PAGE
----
I haven’t got a will. So what?

Well, for starters, you are far from alone; nearly three quarters of UK citizens don’t have an up to date will or have no will at all. There is also no legal obligation on you to make a will but, and there is always a but, the unpleasant and traumatic things that can happen to your loved ones you leave behind when you die, as a result of not having a will (or dying intestate, as it is legally termed) are many and profound. They are:

• You will not have any control on what happens to your property.

• There could well be serious conflict within your family about how your property is divided between them.

• There might not be enough financial provision for your spouse.

• Costs, including more tax and delays that otherwise would have been avoidable will be incurred by your family.

• Your desire that the family home not be sold could be ignored.

• Business partners might be left unprotected resulting in a forced business sale.

• If you were co-habiting, your partner will usually have no right to any part of your estate.

Contact one of our specialist Wills Solicitors as soon as possible to find out how to avoid any of the above ever happening. It’s not as expensive as you might think and the amount of misery and uncertainty that you will spare your family and friends by making a will cannot be underestimated.

Where there’s a will, there’s a way

OK, we’ve pretty well covered the horrors than can ensue if you die without making a will. Let’s look at the upside and discover the benefits of dying with an up to date will safely deposited with your Wills Solicitor (or under the bed in a biscuit tin if you’re a bit of a risk taker). Here are the main benefits:

• You get to appoint your executor (the person who deals with your estate).

• Your family and those you care about are provided for.

• You get to decide who looks after your children.

• Tax payable on your death is minimised.

• Family and friends get the gifts you always wanted them to have.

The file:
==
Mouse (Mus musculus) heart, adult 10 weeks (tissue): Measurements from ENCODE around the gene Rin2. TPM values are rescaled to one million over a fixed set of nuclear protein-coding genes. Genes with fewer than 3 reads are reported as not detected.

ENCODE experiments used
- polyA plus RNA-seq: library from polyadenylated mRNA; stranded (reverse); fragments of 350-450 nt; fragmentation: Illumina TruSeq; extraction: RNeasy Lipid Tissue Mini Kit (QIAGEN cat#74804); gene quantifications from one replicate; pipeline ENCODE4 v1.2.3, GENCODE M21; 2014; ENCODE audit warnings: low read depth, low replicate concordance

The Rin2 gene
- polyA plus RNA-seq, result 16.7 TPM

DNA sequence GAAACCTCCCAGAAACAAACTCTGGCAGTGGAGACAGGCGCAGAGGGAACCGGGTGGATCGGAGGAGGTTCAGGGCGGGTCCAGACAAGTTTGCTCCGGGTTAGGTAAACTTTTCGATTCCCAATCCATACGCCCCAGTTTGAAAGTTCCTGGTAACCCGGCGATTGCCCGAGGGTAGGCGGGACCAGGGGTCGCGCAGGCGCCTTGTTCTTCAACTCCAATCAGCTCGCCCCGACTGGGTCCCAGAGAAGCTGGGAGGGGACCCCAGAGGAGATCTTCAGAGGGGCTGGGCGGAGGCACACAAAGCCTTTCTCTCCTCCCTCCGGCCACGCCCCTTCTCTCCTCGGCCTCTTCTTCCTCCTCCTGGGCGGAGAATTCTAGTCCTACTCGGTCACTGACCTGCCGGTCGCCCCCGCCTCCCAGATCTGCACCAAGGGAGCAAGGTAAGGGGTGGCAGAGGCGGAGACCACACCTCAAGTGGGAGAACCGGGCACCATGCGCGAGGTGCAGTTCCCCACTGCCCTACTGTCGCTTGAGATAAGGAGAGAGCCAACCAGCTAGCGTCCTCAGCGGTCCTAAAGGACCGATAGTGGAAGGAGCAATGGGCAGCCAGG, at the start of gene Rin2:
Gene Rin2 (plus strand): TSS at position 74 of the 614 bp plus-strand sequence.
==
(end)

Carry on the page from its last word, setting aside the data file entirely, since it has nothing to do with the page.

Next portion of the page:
• Property disputes between first and second families are avoided.

• Your co-habitee is provided for if you were unmarried.

• There is a smooth business handover to your business partner(s).

OK, let’s make a will

Right, that’s pretty much clinched it. You want to make out a will, but how do you go about it? Getting in touch with one of our specialist Wills Solicitors is a very useful first step as there is much to consider and the advice you receive will be comprehensive and tailored to your personal circumstances. In a nutshell you will have to think about the following points:

• The total value of your property, including your home(s), business, savings, insurance and pension policies and personal possessions.

• Who you would like to benefit from your will.

• Your business interests.

• Who you would like to be your executor.

• Your tax situation and the effects of inheritance tax.

• Who you want to look after your children.

• Any special arrangements for your funeral – .

Is there anything else I should know?

Don’t forget to ask our Wills Solicitors about the following:

Lasting Power of Attorney (LPA) – and why you might need one

• Free storage of your will by us

Need a new or updated will? Contact our specialist Salisbury team

For free initial advice about making a new will, or updating your existing will, simply;

• Call us on SALISBURY (01722) 4223000 or

• Email our Salisbury Solicitors at salisbury@bishopslaw.com

• or complete the online enquiry form below